STAFF REVIEW of Uncanny Valley (Xbox One)


Thursday, February 16, 2017.
by Adam Dileva

Uncanny Valley Box art I’ve never quite played anything like Uncanny Valley before, a game developed by the people at Cowardly Creations. Sure, I’ve played my share of horror games, narrative driven mysteries, and retro inspired titles, but never one that combined all these elements quite like this. Now, if survival horror games are not quite your cup of tea, don’t despair, as Uncanny Valley isn’t your typical take on the genre; completely different from what I expected to be honest.

The very first screen you read is a message about how it’s suggested you play through the game multiple times to get the most out of the game, as the choices you make have consequences that change the outcome. So, to see and experience everything you’ll need to replay the game a number of times, hoping you learn from your mistakes to work towards a different outcome. While I’m unsure of how many endings there are, I’ve experienced just two in my handful of playthroughs, seemingly always being funneled into the same section in the latter part of the game, but more on that later.

You are Tom, a new employee at a mysterious remote facility, working as a night shift security guard. Buck, a heavy set security guard that works there is the one that shows you around and explains your job to you, explaining where you need to patrol and what areas are off limits. Eve is the other person you’ll meet, seemingly a maid, but for a whole apartment building consisting of just two people, you and Buck. You can tell from the get go that something isn’t right in this place, as the whole facility and surrounding area seems desolate, yet you need constant security and a maid. It doesn’t help that Tom is having nightmares every time he sleeps, dreaming of being chased by some ghoulish shadows, eventually waking up in a panic.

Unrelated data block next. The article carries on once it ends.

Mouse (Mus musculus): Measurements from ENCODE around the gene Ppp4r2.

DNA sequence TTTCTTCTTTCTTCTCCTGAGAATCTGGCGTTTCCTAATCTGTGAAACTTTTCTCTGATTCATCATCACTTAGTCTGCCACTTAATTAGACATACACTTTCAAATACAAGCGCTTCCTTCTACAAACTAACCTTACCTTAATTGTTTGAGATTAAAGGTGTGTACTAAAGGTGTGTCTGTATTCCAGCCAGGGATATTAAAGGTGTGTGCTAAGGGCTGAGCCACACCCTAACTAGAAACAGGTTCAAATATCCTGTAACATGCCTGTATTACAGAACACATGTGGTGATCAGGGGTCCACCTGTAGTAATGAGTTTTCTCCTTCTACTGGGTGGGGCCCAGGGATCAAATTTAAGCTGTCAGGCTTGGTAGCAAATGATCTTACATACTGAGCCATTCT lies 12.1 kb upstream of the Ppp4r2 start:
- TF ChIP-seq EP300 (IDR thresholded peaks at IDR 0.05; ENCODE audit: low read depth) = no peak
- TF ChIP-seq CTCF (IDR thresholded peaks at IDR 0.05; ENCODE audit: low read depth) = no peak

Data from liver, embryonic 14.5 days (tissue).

Tom’s story starts out very creepy, as nothing particular happens, but as you snoop around during your shift and read random emails from various computers, you start to piece together a bit of backstory that starts to paint a very eerie picture. For the first half of the game this is all you’re essentially doing before your nightly shift ends and you need to go back home. You are simply exploring and snooping in staff’s personal emails and listening to recordings.

Uncanny Valley doesn’t reveal its overarching plot in a linear way either, so you may get a glimpse of what’s really going on during one playthrough, but it isn’t until subsequent playthroughs that you’ll really start to understand the bigger picture. This non-linear approach to story telling is something I enjoy, but you do need to actually play multiple times or else the context will make absolutely no sense at all. There are even a few things I still don’t fully grasp, and I’ve gone through the game a few of times.